I’ve been playing a lot lately with cross-site scripting (XSS) – you can tell that from my previous blog entries, and from the comments my colleagues make about me at work.
Somehow, I have managed to gain a reputation for never leaving a search box without injecting code into it.
And to a certain extent, that’s deserved.
But I always report what I find, and I don’t blog about it until I’m sure the company has fixed the issue.
So, coffee store, we’re talking Starbucks, right?
Right, and having known a few people who’ve worked in the Starbucks security team, I was surprised that I could find anything at all.
Yet it practically shouted at me, as soon as I started to inject script:
Well, there’s pretty much a hint that Starbucks have something in place to prevent script.
But it’s not the only thing preventing script, as I found with a different search:
So, one search takes me to an “oops” page, another takes me to a page telling me that nothing happened – but without either one executing the script.
The oops page doesn’t include any of my script, so I don’t like that page – it doesn’t help my injection at all.
The search results page, however, that includes some of my script, so if I can just make that work for me, I’ll be happy.
Viewing source is pretty helpful, so here’s what I get from that, plus searching for my injected script:
At this point, I figure that I need to find some execution that is appropriate for this context.
Maybe the XSS fish will help, so I search for that:
Looks promising – no “oops”, let’s check the source:
This is definitely working. At this point, I know the site has XSS, I just have to demonstrate it. If I was a security engineer at Starbucks, this would be enough to cause me to go beat some heads about.
I think I should stress that. If you ever reach this point, you should fix your code.
This is enough evidence that a site has XSS issues to make a developer do some work on fixing it. I have escaped the containing quotes, I have terminated/escaped the HTML tag I was in, and I have started something like a new tag. I have injected into your page, and now all we’re debating about is how much I can do now that I’ve broken in.
And yet, I must go on.
I have to go on at this point, because I’m an external researcher to this company. I have to deliver to them a definite breach, or they’ll probably dismiss me as a waste of time.
The obvious thing to inject here is “"><script>prompt(1)</script>” – but we saw earlier that produced an “oops” page. We’ve seen that “prompt(1)” isn’t rejected, and the angle-brackets (chevrons, less-than / greater-than signs, etc, whatever you want to call them) aren’t rejected, so it must be the word “script”.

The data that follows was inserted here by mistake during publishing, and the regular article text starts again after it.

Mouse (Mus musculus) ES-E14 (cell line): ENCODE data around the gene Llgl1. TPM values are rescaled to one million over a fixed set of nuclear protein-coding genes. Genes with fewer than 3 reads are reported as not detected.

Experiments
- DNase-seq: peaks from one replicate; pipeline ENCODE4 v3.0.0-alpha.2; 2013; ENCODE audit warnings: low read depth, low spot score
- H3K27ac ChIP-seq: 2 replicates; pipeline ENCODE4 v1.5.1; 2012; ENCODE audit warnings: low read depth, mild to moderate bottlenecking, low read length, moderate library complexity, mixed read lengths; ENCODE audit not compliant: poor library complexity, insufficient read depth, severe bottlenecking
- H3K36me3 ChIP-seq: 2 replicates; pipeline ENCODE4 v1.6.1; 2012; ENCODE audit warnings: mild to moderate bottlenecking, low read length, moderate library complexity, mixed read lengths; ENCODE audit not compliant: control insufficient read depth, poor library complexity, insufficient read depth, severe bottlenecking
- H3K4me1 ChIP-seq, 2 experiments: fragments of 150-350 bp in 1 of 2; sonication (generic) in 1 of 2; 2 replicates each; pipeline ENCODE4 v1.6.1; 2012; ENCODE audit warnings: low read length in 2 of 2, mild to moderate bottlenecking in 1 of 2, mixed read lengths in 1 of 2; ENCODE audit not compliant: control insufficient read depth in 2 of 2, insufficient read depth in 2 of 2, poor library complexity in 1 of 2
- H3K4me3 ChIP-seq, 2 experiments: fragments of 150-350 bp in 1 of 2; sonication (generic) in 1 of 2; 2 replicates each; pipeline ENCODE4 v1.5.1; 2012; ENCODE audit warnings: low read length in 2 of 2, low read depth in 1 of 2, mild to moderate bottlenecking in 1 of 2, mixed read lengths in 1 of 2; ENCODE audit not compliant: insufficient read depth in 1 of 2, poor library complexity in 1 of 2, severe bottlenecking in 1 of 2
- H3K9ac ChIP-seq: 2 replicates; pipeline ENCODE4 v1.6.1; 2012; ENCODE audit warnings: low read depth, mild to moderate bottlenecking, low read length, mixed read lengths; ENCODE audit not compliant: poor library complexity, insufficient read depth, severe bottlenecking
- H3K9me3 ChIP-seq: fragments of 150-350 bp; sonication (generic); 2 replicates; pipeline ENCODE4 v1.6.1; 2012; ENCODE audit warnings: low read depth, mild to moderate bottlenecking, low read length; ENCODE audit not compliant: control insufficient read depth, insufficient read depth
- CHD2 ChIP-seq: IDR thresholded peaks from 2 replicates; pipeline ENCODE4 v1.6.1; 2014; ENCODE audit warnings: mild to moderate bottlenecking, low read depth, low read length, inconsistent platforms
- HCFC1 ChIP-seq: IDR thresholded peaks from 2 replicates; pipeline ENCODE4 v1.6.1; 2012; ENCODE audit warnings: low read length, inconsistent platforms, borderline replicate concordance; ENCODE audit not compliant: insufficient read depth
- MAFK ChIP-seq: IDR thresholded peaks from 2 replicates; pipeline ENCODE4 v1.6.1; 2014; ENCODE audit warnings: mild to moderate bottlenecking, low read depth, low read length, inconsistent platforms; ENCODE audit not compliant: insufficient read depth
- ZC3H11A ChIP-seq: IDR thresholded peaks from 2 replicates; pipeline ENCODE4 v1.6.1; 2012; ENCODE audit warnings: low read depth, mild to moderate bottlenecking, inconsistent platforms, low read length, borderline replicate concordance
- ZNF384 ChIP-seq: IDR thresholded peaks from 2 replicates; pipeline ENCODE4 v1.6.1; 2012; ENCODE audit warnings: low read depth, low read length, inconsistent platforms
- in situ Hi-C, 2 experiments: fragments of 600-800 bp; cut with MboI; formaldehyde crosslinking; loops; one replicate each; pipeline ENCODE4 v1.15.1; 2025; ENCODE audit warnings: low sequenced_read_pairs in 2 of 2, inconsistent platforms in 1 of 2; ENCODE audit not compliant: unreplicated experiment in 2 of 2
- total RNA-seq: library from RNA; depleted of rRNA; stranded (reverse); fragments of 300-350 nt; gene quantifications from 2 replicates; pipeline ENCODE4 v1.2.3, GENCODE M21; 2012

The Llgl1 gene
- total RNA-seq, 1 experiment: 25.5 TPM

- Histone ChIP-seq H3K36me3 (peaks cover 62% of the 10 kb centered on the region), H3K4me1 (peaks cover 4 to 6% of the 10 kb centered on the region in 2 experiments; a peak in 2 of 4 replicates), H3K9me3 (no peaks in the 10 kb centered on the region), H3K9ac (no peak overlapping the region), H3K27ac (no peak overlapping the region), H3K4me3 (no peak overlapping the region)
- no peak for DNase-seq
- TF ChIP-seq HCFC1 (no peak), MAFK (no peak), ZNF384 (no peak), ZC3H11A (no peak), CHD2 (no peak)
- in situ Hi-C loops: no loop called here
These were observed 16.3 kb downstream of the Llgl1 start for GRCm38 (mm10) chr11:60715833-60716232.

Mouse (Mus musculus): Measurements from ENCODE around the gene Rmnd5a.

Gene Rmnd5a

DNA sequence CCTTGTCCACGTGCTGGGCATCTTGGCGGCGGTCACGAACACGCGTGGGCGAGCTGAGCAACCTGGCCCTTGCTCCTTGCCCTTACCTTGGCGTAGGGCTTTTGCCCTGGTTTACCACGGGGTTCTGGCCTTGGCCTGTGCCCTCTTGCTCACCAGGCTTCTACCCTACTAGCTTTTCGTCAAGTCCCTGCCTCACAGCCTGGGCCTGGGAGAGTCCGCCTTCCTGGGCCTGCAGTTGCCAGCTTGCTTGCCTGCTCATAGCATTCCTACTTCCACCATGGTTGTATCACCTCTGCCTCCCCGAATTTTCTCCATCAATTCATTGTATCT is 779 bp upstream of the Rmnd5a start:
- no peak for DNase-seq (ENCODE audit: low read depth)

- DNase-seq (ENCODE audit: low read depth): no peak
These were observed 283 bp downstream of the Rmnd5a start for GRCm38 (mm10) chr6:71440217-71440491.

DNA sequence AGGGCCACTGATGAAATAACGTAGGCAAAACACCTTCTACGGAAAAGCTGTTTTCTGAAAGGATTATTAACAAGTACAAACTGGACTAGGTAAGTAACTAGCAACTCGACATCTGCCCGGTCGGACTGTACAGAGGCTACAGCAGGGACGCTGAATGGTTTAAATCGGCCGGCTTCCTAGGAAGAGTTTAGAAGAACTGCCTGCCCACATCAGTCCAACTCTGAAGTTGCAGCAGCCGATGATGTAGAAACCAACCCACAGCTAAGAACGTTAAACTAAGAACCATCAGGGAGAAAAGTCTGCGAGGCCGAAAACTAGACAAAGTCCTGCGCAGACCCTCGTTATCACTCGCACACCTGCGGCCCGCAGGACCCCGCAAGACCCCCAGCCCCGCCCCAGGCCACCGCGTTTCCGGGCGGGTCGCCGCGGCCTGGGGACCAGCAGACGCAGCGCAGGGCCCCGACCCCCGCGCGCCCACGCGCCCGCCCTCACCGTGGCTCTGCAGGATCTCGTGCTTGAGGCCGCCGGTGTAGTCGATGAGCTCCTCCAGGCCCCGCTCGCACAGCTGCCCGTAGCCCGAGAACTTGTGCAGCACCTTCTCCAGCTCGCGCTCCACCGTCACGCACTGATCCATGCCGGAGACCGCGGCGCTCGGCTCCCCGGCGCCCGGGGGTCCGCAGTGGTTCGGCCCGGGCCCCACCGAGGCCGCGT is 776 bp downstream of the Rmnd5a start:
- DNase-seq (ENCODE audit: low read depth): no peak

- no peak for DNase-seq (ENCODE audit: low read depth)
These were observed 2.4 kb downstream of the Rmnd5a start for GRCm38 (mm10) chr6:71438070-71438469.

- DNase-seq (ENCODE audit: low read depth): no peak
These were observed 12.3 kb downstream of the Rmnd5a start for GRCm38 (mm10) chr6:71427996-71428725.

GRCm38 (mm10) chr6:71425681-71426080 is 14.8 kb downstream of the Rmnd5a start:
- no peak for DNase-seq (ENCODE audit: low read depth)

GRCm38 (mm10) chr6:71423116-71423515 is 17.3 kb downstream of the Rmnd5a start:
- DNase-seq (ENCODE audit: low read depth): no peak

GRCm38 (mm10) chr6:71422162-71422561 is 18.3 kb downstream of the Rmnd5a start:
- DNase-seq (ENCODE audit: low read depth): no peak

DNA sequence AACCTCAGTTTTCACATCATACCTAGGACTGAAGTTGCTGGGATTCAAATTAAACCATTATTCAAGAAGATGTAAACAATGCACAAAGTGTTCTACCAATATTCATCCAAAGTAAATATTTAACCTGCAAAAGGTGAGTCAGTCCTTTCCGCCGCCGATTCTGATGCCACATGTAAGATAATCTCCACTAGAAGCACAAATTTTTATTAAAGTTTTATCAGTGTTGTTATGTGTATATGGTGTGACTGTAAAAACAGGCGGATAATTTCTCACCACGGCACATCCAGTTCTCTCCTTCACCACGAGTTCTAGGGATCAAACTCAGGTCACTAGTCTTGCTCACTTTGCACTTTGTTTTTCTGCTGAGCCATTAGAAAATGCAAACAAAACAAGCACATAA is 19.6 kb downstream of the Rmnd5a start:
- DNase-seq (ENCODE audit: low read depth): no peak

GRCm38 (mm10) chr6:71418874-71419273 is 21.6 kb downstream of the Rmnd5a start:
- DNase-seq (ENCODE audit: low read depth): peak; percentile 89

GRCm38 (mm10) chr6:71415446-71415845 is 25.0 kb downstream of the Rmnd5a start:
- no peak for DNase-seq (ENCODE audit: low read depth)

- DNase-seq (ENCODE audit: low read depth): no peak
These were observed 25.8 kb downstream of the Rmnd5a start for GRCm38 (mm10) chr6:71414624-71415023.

That, right there, is enough to tell me that instead of encoding the output (which would turn those angle-brackets into “<” and “>” in the source code, while still looking like angle-brackets in the display), this site is using a blacklist of “bad words to search for”.
Why is a blacklist wrong?
That’s a really good question – and the basic answer is because you just can’t make most blacklists complete. Only if you have a very limited character set, and a good reason to believe that your blacklist can be complete.
A blacklist that might work is to say that you surround every HTML tag’s attributes with double quotes, and so your blacklist is double quotes, which you encode, as well as the characters used to encode, which you also encode.
I say it “might work”, because in the wonderful world of Unicode and developing HTML standards, there might be another character to escape the encoding, or a set of multiple code points in Unicode that are treated as the encoding character or double quote by the browser.
Easier by far, to use a whitelist – only these few characters are safe,and ALL the rest get encoded.
You might have an incomplete whitelist, but that’s easily fixed later, and at its worst is no more than a slight inefficiency. If you have an incomplete blacklist, you have a security vulnerability.
Back to the story
OK, so having determined that I can’t use the script tag, maybe I can add an event handler to the tag I’m in the middle of displaying, whether it’s a link or an input. Perhaps I can get that event handler to work.
Ever faithful is the “onmouseover” event handler. So I try that.
You don’t need to see the “oops” page again. But I did.
The weirdest thing, though, is that the “onmooseover” event worked just fine.
Except I didn’t have a moose handy to demonstrate it executing.